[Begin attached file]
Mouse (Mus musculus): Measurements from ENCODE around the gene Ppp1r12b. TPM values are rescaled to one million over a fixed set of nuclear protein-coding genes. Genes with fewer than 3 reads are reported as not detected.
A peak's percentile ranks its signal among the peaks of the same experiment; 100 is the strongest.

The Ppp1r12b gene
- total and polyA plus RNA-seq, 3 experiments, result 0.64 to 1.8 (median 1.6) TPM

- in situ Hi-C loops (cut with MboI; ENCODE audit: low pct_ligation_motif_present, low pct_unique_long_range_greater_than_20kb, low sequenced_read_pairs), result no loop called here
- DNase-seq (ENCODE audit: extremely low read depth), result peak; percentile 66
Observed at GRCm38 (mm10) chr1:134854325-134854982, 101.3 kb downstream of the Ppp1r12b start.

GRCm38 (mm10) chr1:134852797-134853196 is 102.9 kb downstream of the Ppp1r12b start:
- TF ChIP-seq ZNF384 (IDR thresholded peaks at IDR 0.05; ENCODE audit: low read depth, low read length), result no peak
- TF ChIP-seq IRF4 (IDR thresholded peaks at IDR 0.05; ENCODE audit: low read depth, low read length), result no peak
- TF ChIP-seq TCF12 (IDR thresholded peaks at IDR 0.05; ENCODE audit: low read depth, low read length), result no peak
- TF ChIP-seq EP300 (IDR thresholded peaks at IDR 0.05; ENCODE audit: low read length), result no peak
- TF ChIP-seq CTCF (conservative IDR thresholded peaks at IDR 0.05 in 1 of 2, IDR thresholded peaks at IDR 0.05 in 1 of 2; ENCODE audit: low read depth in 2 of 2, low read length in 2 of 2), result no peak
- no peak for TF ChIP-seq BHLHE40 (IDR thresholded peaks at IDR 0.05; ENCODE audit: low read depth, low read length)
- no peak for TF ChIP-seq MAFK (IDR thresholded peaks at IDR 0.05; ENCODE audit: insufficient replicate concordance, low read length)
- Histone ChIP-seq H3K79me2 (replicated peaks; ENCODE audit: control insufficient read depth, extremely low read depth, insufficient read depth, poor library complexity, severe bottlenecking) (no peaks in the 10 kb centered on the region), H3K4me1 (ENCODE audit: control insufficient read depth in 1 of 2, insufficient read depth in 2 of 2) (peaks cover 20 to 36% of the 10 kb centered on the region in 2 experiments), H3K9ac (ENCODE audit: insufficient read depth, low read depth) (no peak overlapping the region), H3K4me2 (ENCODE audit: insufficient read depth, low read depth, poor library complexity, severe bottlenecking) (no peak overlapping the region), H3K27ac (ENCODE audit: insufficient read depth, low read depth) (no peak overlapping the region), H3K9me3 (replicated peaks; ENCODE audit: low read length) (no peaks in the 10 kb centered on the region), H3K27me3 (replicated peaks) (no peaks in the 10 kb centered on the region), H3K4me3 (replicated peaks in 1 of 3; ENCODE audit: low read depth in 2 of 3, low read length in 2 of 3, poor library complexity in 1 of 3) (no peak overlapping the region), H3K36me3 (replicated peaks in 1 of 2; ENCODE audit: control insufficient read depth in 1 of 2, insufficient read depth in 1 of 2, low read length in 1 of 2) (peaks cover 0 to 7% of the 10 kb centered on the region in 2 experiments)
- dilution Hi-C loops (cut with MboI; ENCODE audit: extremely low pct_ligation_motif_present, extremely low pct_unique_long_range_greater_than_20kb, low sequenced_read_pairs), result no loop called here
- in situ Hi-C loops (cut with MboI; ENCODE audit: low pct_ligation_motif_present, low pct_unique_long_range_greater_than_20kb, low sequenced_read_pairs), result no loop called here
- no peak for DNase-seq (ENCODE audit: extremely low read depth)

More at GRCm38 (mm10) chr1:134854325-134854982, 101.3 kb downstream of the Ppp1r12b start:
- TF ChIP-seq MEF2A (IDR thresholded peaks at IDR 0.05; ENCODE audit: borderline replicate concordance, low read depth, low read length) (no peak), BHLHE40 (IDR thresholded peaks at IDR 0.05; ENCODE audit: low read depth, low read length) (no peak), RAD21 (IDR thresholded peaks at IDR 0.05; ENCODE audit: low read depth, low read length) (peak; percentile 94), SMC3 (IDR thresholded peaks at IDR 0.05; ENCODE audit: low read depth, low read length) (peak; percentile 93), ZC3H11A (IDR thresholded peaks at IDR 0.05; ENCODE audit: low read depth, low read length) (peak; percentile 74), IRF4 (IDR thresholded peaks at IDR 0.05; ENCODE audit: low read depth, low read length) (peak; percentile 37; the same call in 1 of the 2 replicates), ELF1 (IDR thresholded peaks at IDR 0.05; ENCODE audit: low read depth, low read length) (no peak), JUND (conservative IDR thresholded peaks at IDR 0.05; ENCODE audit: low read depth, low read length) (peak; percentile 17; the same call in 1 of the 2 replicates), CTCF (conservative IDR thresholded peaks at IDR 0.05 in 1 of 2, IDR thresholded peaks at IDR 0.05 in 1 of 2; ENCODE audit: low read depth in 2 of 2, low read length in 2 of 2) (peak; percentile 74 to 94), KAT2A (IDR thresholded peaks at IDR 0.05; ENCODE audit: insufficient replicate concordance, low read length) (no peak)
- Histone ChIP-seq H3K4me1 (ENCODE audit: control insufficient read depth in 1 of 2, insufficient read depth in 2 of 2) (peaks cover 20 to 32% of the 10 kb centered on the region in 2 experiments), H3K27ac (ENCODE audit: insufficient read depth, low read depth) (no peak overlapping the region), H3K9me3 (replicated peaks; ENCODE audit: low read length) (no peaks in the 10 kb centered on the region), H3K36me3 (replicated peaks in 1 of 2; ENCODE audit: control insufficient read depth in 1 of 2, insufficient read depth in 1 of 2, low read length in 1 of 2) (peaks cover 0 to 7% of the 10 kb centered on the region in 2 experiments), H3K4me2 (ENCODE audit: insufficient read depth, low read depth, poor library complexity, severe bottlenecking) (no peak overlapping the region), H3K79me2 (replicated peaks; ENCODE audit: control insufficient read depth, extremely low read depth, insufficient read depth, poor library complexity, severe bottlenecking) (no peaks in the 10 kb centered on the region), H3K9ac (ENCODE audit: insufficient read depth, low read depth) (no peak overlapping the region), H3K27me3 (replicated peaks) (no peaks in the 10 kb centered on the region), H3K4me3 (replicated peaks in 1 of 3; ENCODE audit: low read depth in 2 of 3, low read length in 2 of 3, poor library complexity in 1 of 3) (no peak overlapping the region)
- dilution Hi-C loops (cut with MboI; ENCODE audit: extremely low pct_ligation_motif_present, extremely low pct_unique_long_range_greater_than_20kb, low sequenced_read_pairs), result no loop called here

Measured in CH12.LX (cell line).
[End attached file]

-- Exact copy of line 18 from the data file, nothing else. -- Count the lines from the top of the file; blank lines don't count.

- in situ Hi-C loops (cut with MboI; ENCODE audit: low pct_ligation_motif_present, low pct_unique_long_range_greater_than_20kb, low sequenced_read_pairs), result no loop called here